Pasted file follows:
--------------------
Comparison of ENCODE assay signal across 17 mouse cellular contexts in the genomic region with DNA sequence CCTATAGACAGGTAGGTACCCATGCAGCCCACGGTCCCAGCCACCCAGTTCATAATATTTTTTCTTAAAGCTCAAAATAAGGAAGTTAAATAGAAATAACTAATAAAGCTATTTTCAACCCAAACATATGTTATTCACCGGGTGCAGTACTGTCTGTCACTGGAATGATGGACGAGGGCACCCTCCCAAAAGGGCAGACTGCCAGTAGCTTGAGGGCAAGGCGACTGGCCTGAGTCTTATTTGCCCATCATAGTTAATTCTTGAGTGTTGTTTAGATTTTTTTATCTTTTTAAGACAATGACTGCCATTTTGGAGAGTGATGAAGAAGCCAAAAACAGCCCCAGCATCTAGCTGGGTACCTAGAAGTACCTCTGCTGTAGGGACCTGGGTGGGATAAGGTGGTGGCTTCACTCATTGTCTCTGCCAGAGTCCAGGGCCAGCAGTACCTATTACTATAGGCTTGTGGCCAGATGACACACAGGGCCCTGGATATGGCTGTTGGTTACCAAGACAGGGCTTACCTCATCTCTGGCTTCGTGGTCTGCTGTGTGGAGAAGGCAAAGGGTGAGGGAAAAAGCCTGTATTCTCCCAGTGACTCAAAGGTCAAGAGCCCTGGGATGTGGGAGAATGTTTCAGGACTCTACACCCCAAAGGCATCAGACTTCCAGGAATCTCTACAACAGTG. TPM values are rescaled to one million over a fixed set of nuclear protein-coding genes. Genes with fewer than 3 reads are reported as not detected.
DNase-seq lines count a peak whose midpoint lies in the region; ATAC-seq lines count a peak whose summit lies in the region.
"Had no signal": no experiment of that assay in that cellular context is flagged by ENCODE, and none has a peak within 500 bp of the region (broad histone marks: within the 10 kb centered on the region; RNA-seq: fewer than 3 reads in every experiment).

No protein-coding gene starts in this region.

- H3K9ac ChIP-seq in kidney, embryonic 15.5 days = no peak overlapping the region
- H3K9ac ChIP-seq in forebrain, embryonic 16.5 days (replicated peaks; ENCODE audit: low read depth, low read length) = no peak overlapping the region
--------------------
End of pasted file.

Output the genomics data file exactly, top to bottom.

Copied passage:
Comparison of ENCODE assay signal across 17 mouse cellular contexts in the genomic region with DNA sequence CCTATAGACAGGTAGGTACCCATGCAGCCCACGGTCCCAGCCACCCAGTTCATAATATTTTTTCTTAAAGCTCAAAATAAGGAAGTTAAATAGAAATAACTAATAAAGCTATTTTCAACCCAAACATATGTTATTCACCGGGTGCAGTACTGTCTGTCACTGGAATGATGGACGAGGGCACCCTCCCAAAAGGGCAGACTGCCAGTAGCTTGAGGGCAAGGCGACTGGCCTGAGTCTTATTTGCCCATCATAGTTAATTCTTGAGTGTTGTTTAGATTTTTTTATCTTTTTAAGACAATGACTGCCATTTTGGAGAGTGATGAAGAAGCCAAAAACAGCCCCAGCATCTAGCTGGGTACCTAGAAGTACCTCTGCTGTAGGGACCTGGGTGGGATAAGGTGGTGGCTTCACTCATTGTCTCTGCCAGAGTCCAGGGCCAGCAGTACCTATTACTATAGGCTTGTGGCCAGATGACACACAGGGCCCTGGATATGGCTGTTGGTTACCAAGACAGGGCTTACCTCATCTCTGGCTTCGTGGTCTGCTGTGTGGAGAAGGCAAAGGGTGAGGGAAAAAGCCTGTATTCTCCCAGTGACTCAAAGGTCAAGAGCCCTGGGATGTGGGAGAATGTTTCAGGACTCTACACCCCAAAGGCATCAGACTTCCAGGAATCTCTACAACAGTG. TPM values are rescaled to one million over a fixed set of nuclear protein-coding genes. Genes with fewer than 3 reads are reported as not detected.
DNase-seq lines count a peak whose midpoint lies in the region; ATAC-seq lines count a peak whose summit lies in the region.
"Had no signal": no experiment of that assay in that cellular context is flagged by ENCODE, and none has a peak within 500 bp of the region (broad histone marks: within the 10 kb centered on the region; RNA-seq: fewer than 3 reads in every experiment).

No protein-coding gene starts in this region.

- H3K9ac ChIP-seq in kidney, embryonic 15.5 days = no peak overlapping the region
- H3K9ac ChIP-seq in forebrain, embryonic 16.5 days (replicated peaks; ENCODE audit: low read depth, low read length) = no peak overlapping the region